When software and data become an increasingly significant part of your manufacturing company’s products, how does your product development organization need to change? How does the IT organization, trained to enable mechanical and electrical engineers, now enable a 5,000-person software engineering organization?
These are the questions that faced Visteon, the automotive parts supplier, when it moved headlong into the cockpit electronics market several years ago. Raman Mehta, who became CIO in 2017, bases much of the transformation on platform thinking, which allows IT and engineering to focus on innovation, not just the basics.
Martha Heller: How is Visteon transforming as a company?
Raman Mehta: A few years ago, we made a conscious decision to shift our focus from automotive climate control and interiors to cockpit electronics.
To deliver a digital driving experience, we are producing infotainment and driver information products that have multiple domains combined into one software stack. We need to consolidate driver information, driver monitoring and infotainment domains into the vehicle — or what I call a computer on wheels — to deliver a consistent user experience.
This means that the products have become much more configurable and complex and we needed to shift from mechanical and electrical engineering to software engineering. We need to deliver high-quality software at lower cost and higher velocity to address shifting market trends and stay a step ahead of the digitally native competitors.
What impact has the shift to software engineering had on business operations?
The journey from OEM customer requirements to our production lines, or product engineering to production engineering, has to be seamless because we are working with safety critical domains. We cannot afford to use fragmented systems that have little traceability, where you communicate product information in multiple formats. We need to work in model-based system engineering like UML (unified modeling language) with linkage across the entire software development lifecycle.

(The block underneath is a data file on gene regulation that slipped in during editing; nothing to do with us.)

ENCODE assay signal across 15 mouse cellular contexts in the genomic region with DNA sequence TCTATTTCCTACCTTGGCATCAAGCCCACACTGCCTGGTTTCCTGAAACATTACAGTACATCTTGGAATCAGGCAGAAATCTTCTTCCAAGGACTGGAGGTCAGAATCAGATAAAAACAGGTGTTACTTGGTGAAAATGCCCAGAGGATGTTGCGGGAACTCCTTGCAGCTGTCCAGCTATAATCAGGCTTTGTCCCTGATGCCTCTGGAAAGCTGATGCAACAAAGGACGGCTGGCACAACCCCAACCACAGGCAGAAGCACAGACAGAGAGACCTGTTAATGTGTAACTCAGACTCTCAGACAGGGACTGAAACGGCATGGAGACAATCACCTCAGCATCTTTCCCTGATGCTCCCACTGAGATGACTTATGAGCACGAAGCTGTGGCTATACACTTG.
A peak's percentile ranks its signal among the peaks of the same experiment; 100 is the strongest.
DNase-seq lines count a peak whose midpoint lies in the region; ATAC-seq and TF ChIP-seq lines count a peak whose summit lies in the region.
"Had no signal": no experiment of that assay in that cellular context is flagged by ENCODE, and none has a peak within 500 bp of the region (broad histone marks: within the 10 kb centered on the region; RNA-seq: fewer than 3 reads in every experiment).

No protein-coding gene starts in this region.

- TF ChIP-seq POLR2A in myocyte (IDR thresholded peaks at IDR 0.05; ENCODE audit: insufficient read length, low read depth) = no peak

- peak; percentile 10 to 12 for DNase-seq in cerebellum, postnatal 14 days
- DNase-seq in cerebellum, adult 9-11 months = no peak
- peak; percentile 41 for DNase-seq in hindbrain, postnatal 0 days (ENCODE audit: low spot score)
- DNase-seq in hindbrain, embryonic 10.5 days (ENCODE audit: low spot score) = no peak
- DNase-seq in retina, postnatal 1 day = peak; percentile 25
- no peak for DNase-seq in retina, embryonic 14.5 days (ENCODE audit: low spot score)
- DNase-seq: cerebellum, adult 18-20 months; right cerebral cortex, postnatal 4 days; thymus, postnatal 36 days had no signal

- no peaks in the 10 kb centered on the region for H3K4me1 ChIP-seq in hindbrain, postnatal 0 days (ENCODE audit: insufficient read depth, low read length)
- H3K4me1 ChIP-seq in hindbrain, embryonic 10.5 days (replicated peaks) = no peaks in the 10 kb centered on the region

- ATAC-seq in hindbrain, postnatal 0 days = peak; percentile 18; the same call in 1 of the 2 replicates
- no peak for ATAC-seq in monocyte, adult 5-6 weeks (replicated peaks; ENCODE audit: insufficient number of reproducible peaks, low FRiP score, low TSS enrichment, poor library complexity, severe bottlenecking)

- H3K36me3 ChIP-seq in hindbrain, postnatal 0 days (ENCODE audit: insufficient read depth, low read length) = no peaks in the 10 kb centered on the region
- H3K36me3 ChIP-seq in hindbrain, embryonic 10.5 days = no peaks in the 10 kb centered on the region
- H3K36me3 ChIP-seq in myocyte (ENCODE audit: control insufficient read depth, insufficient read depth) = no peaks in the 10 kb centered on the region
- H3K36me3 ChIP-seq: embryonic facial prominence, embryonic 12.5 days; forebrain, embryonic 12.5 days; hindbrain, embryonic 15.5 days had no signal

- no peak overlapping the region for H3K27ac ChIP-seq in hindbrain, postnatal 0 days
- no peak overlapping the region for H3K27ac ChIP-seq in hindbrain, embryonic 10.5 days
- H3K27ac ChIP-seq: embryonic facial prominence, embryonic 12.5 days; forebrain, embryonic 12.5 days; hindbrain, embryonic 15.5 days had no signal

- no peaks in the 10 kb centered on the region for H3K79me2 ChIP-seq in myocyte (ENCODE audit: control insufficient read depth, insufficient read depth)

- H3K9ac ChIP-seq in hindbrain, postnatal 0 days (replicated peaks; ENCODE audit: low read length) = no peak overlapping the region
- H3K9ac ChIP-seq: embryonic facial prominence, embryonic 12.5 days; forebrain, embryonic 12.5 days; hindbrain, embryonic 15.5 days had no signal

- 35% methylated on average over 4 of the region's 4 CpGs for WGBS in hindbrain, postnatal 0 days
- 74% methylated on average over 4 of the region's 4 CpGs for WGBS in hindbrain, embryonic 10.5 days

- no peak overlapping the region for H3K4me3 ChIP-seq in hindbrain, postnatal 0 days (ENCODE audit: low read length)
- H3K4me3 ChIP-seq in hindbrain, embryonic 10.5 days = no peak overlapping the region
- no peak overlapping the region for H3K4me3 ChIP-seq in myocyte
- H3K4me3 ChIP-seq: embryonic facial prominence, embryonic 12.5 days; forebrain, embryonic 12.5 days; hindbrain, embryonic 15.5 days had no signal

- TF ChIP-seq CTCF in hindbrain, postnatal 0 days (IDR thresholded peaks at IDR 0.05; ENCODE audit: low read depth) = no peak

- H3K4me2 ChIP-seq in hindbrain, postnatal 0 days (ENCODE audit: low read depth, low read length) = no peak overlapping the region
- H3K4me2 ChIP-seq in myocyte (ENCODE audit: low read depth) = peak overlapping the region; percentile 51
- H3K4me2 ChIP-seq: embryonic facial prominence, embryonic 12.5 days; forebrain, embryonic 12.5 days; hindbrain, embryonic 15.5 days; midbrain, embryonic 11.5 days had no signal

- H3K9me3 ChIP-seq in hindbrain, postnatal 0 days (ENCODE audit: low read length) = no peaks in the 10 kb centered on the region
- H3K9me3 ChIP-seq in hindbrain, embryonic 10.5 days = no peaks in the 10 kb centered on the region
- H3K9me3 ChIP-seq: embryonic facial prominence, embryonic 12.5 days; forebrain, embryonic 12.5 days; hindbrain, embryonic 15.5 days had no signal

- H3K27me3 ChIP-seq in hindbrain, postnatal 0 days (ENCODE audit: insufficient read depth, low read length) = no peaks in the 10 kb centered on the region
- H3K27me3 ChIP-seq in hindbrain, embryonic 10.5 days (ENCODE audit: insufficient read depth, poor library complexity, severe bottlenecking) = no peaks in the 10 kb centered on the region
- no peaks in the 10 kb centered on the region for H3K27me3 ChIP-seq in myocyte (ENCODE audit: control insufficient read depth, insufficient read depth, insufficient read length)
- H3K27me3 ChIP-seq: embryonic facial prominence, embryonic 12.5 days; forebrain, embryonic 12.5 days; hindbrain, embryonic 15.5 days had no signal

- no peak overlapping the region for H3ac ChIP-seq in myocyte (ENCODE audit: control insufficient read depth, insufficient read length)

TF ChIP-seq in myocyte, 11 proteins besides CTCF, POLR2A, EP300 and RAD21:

Sophisticated infotainment displays for high-end vehicle manufacturers used to take years before they were ready for the mass market. Now, consumers have become much more demanding, which means that our time from innovation to scale has to compress.
How are you meeting those cycle-time compression demands?
We are working collaboratively with our engineering teams and have embraced platform thinking where we no longer think about bill of materials; we think in terms of bill of features. We need to keep these features well-tested and shelf-ready so that when we have an engaged customer, we can quickly assemble and deliver new products with those already tested new features.
We are relying more and more on microservices, which allow us to enhance our physical products with advanced software, reduce our delivery cycle times and create unique customer value. Our teams can now focus on the customer-facing features, like the HMI (human machine interface). They no longer need to put significant engineering energy into already-proven features; instead they can spend their time on value-added features for the customer.
The moment you commit to platform thinking, you have a shot at becoming a more innovative organization. You promote the use of enterprise assets, increase the speed to market for new products, and improve your overall cyber-security posture.
What are some key decisions you’ve made about your platforms?
We have thought carefully about operating systems. As an example, Android, even a year ago, was not widely used in the cockpit electronics space. Today, we are seeing that Android is coming front and center, especially for infotainment. This presents a trade-off question for us: When you run on Android, your system-on-chip costs go up. But your engineering costs go down, because the Android platform contains so many well-tested features.